What is EIP 1973 and how can it Impact Decentralized Applications

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By its very nature, Ethereum, just like any permission-less
blockchain is open sourced. This means that the underlying code that creates
this decentralized infrastructure is open and accessible for anyone to look at,
review, and contribute to. This represents the culmination of the individual
efforts of tens, if not hundreds of developers around the world. Such
distributed collaboration is no easy feat. So how does this community structure
the process by which new ideas are proposed, vetted, and eventually implemented
onto Ethereum’s mainnet? Through an improvement process known as EIPs (Ethereum
Improvement Proposals). 

There are some well-known EIPs like ERC20 which is for token issuance,
EIP721, which is for non-fungible tokens and rose to popularity through the
CryptoKitties project. Lastly is EIP145, which is specifically designed for
Ethereum Hard Forks. Although EIPs are an open-sourced protocol that anyone can
contribute to, getting your EIP approved is still a rigorous process. Highly
established projects such as Polymath (ERC-1400) have only gotten their EIPs to
the Draft and Pull Request stages respectively. This speaks volumes to the
demanding evaluation process required to get an EIP approved. Although EIPs are
an open-sourced protocol that anyone can contribute to, getting your EIP
approved is still a rigorous process. Highly established projects such as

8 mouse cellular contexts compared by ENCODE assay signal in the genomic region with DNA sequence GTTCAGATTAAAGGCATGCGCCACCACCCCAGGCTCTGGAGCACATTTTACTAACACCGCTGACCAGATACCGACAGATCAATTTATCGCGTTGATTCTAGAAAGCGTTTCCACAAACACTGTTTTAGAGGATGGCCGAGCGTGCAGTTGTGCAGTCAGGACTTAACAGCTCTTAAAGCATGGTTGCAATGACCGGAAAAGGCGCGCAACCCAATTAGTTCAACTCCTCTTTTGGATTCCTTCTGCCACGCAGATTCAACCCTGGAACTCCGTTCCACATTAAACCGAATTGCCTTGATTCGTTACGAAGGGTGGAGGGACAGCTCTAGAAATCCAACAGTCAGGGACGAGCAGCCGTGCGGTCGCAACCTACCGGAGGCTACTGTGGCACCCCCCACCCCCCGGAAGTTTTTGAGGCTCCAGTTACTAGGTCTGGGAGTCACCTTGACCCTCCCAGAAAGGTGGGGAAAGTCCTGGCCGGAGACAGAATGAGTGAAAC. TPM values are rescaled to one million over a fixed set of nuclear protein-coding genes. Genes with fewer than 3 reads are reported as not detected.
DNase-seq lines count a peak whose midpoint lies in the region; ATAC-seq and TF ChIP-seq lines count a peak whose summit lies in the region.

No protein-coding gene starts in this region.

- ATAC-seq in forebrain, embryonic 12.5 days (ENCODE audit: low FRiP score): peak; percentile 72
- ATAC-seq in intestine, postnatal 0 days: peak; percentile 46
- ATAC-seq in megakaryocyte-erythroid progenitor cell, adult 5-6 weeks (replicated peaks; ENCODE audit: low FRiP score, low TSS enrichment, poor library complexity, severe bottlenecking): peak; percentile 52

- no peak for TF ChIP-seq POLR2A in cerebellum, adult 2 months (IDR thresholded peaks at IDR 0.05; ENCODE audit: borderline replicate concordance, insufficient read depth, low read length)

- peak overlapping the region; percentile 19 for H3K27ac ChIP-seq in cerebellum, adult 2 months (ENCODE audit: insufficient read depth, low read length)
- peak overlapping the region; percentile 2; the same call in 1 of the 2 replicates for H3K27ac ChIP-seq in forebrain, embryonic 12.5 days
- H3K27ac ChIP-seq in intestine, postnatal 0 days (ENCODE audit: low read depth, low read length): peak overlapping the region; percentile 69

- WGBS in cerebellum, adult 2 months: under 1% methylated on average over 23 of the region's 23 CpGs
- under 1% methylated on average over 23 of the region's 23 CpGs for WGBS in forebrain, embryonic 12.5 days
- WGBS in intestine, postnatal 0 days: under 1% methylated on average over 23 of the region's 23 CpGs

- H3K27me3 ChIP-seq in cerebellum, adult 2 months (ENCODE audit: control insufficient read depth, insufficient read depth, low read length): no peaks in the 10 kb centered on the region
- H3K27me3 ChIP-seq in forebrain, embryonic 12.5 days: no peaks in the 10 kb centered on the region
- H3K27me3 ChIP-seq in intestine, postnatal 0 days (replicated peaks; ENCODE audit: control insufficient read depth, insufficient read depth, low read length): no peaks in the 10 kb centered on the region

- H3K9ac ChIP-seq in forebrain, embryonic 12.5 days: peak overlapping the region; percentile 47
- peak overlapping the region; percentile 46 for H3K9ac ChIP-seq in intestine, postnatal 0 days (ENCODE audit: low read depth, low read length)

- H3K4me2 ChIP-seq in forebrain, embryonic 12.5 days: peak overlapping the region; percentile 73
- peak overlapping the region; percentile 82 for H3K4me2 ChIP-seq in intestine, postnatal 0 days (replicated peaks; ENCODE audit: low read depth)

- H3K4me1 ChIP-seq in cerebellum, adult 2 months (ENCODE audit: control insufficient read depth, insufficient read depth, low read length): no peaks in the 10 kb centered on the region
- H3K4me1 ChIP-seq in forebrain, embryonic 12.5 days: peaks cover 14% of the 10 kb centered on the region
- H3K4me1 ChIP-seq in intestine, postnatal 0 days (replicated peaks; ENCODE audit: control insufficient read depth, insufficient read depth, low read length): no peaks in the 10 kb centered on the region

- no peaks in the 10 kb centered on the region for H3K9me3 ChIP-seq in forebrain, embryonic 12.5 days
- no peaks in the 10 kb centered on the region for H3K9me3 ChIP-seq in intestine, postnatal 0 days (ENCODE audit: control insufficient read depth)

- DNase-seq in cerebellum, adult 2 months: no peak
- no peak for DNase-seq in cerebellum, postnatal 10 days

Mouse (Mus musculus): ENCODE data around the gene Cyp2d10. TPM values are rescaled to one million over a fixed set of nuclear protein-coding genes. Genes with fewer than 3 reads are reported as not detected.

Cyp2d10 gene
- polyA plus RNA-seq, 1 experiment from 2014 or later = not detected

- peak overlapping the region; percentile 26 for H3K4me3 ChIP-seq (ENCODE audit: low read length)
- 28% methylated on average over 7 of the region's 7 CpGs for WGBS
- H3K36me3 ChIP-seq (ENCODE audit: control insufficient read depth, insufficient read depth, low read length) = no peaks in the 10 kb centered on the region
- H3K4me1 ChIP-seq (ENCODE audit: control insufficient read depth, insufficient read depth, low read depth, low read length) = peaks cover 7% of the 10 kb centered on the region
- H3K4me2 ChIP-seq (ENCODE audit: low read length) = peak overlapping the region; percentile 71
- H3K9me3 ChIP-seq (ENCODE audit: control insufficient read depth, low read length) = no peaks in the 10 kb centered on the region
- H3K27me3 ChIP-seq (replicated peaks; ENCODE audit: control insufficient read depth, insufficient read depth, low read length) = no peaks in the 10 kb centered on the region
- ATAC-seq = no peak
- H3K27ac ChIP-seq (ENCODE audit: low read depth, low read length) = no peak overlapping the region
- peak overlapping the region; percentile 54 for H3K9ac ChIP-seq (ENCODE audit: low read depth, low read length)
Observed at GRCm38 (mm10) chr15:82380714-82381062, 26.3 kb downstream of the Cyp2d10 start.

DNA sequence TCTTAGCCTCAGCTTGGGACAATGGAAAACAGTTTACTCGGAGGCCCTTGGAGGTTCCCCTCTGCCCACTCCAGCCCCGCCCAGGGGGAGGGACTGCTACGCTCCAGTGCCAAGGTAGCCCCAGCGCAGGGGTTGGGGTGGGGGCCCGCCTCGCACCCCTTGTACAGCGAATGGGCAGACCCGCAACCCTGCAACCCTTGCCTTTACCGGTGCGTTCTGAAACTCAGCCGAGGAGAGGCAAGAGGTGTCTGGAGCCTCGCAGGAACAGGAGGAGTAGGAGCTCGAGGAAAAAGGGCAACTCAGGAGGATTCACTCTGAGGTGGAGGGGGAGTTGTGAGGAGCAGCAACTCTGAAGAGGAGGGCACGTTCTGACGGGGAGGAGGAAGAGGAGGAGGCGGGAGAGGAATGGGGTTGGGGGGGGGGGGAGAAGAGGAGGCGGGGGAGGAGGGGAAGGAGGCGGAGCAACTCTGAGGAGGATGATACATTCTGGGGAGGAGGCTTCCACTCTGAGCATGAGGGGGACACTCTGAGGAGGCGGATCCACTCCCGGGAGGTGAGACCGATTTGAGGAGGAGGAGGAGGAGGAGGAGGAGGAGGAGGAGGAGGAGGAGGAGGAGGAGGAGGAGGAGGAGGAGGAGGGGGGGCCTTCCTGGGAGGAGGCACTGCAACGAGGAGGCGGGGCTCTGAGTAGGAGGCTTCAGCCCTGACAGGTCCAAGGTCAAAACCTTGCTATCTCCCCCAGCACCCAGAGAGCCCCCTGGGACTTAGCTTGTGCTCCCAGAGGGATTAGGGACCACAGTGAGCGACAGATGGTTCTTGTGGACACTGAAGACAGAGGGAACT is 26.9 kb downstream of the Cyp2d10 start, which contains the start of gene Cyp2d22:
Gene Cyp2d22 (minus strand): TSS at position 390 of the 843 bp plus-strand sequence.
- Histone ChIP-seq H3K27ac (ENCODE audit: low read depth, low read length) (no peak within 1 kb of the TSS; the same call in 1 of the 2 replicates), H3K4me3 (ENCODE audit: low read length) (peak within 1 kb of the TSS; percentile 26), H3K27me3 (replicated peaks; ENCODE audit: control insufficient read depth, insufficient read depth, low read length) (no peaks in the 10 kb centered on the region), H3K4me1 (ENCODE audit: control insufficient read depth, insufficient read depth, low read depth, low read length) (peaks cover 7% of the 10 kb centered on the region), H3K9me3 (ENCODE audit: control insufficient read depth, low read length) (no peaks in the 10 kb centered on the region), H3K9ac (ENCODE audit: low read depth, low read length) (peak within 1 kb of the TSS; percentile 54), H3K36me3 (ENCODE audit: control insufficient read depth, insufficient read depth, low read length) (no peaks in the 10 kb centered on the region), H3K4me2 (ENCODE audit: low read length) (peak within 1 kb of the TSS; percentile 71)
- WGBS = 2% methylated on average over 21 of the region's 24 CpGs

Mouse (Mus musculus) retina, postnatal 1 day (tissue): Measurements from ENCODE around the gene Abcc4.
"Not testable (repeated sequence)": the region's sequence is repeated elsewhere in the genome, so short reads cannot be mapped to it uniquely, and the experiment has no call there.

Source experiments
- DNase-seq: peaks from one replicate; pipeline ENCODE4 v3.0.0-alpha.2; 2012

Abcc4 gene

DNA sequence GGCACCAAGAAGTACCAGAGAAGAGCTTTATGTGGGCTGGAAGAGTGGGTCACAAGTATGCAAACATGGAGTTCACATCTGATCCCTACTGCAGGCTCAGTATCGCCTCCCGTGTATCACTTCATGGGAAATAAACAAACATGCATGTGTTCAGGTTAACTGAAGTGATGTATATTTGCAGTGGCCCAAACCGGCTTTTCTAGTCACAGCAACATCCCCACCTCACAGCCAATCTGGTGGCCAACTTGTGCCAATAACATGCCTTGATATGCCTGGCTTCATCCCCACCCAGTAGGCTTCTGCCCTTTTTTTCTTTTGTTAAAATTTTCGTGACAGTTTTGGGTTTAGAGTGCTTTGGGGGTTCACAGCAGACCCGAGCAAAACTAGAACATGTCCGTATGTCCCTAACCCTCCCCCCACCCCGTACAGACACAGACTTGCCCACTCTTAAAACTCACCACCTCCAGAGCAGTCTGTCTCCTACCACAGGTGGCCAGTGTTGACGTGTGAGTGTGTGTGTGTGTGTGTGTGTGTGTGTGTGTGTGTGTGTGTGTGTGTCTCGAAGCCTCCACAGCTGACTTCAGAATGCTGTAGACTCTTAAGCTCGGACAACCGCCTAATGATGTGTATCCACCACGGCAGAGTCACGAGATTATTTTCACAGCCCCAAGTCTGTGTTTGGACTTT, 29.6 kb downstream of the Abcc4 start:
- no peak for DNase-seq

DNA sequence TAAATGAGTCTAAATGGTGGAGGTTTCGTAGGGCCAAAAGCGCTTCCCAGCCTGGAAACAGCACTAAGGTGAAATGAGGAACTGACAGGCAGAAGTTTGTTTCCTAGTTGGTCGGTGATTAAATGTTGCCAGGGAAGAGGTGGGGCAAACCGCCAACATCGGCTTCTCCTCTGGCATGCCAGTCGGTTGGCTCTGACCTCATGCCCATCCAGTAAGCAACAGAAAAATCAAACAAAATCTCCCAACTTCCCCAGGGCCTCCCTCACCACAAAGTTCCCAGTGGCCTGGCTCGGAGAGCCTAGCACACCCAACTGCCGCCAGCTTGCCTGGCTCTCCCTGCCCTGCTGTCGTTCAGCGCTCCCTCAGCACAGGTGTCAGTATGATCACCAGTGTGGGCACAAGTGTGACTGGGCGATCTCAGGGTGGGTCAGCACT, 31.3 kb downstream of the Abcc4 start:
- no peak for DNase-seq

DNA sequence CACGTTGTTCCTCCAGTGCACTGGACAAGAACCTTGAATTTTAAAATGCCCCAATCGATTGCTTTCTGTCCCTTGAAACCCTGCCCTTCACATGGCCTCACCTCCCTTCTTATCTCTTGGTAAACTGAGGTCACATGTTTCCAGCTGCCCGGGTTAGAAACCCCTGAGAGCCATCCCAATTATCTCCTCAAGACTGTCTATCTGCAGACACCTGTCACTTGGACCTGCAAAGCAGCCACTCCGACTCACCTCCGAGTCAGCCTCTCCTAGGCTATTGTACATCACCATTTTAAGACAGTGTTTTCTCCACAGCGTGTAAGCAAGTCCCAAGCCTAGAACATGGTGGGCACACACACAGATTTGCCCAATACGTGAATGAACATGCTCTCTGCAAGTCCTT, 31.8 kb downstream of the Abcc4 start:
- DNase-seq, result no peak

GitCoin (ERC-1081) and Polymath (ERC-1400) have only gotten their EIPs to the
Draft and Pull Request stages respectively. This speaks volumes to the
demanding evaluation process required to get an EIP approved.

To add more context into the amazing work put forth by the
KrawlCat team, let’s look at the overall process for submitting an EIP.

How To Publish an EIP

There are various forms of EIPs; those that occur on the core
layer, which affects the Ethereum blockchain itself, and the application layer,
which affect the tokens and projects that are built on top of the Ethereum
blockchain. If you want to submit an improvement proposal on the Application
Layer (ERC), then it is a three-step process:

  1. Draft:
    An EIP is open for consideration.
  2. Last
    Call:
    The EIP has gone through the initial review process and has been
    deemed acceptable. The proposal will now go through a peer-review from a wider
    audience.
  3. Final:
    An EIP that has been in ‘Last Call’ for at least 2 weeks and all technical
    changes requested during the last call stage have been implemented by the EIPs
    author(s).

KrawlCat’s contribution to ERC-1973 is on the application layer,
so this proposal will affect tokens and projects built on top of the Ethereum
blockchain. Therefore, the EIP has to provide utility to multiple projects, not
just KrawlCat. So, let’s analyze what EIP1973 aims to accomplish, how this EIP
applies to KrawlCat, and also look at what other use cases this EIP can provide
utility towards as well.

ERC-1973: Programmatically Tiered Token Rewards:

ERC-1973 proposes the implementation of a programmatic token
rewards interface. The inclusion of this interface would allow for Dapps to
scale out their respective token economies much more efficiently. ERC-1973 has
been designed so that reward distribution is on a per/block basis, and the
value of each reward is dependent on the number of participants in the network.
At the beginning, when the network has low volume, per/participant rewards are
high in order to incentivize more people to onboard onto the network. However
as the network scales the token rewards will decrease proportionately, relative
to the amount of people on the network.